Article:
Review of All-Star: How Larry Doby Smashed the Color Barrier in Baseball

All-Star: How Larry Doby Smashed the Color Barrier in Baseball All-Star: How Larry Doby Smashed the Color Barrier in Baseball
by Audrey Vernick; illus. by Cannaday Chapman
Primary    Clarion/HarperCollins    40 pp.    g
1/22    978-1-328-48297-6    $17.99
e-book ed.  978-0-358-46820-2    $12.99

In 1947, eleven and a half weeks after Jackie Robinson became the first Black player in Major League Baseball, Larry Doby became the second, and the first in the American League. Doby faced the same racism as Robinson. He was shunned by some of his teammates on the Cleveland Indians. He couldn’t stay at whites-only hotels, or even enter the main gates of some stadiums. Opposing players spit on him and called him racist names. But he made a place for himself and was named to the All-Star team seven years in a row. Following her subject from an integrated neighborhood in Camden, South Carolina, to high school football, to the Newark Eagles in the Negro Leagues, Vernick (Brothers at Bat, rev. 3/12; The Kid from Diamond Street, rev. 1/16) provides just the right amount of lively text to complement Chapman’s (Feed Your Mind, rev. 1/20) beautifully composed illustrations, especially effective in dramatic angles and shifting viewpoints: sliding into third base with a panoramic view of left field and the stands; a handshake with team owner Bill Veeck; and a back-view image (based on a famous photograph, appended) of a hug shared with pitcher Steve Gromek after a World Series win. This is a balanced account of one player’s brilliant achievements and the ongoing struggle for racial equality in sports and society. Back matter includes a bibliography and an author’s note detailing the many firsts in Doby’s career.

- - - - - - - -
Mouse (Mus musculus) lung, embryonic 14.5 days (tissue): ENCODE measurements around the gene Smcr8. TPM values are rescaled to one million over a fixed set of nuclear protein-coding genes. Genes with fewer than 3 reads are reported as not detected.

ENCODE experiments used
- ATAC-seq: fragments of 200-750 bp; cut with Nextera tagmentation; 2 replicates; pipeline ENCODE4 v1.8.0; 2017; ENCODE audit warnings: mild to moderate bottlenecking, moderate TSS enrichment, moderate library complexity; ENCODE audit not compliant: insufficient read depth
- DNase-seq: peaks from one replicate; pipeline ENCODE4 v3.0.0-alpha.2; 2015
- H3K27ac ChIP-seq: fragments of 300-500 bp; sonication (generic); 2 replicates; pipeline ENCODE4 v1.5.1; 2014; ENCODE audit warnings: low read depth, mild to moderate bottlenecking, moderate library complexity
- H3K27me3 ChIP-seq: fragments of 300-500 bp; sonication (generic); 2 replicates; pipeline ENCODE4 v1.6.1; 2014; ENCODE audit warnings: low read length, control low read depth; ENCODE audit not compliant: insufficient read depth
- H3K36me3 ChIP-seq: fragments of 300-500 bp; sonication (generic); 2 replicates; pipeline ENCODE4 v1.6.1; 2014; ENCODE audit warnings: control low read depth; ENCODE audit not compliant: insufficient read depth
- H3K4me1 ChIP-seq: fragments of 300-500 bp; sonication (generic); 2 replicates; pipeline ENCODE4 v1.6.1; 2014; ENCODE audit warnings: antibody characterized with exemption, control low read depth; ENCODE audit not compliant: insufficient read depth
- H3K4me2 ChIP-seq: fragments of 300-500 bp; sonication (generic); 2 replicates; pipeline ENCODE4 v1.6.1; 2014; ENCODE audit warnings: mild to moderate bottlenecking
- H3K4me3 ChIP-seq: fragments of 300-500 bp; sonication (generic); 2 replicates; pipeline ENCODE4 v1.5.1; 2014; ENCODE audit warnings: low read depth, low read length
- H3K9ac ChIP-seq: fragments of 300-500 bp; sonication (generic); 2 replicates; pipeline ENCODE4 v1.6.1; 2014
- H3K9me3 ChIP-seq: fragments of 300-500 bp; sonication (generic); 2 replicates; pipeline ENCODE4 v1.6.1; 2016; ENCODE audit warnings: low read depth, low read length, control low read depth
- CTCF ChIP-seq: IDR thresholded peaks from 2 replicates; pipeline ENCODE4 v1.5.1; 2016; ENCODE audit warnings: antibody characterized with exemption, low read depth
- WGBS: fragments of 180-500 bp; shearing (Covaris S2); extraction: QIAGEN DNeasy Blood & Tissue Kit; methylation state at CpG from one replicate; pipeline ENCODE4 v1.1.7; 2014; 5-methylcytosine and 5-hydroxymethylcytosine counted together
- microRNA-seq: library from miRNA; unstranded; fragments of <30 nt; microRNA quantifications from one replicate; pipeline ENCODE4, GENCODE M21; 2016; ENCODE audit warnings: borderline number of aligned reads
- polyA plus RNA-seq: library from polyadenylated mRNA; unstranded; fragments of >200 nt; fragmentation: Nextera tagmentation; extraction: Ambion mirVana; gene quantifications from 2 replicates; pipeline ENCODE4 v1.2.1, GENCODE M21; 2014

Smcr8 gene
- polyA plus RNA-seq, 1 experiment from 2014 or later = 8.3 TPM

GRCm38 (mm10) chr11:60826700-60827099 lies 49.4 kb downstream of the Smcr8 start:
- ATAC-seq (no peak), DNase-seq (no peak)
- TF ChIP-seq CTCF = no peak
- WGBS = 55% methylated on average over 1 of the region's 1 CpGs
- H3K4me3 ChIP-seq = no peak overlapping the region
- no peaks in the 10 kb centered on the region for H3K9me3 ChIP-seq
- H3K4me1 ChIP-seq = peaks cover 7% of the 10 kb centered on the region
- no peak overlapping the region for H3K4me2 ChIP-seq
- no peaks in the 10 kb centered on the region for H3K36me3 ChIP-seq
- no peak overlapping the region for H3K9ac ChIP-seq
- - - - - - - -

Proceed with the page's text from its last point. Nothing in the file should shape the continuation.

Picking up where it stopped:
From the March/April 2022 issue of The Horn Book Magazine.

Dean Schneider
Dean Schneider teaches seventh and eighth grades at the Ensworth School in Nashville, Tennessee.

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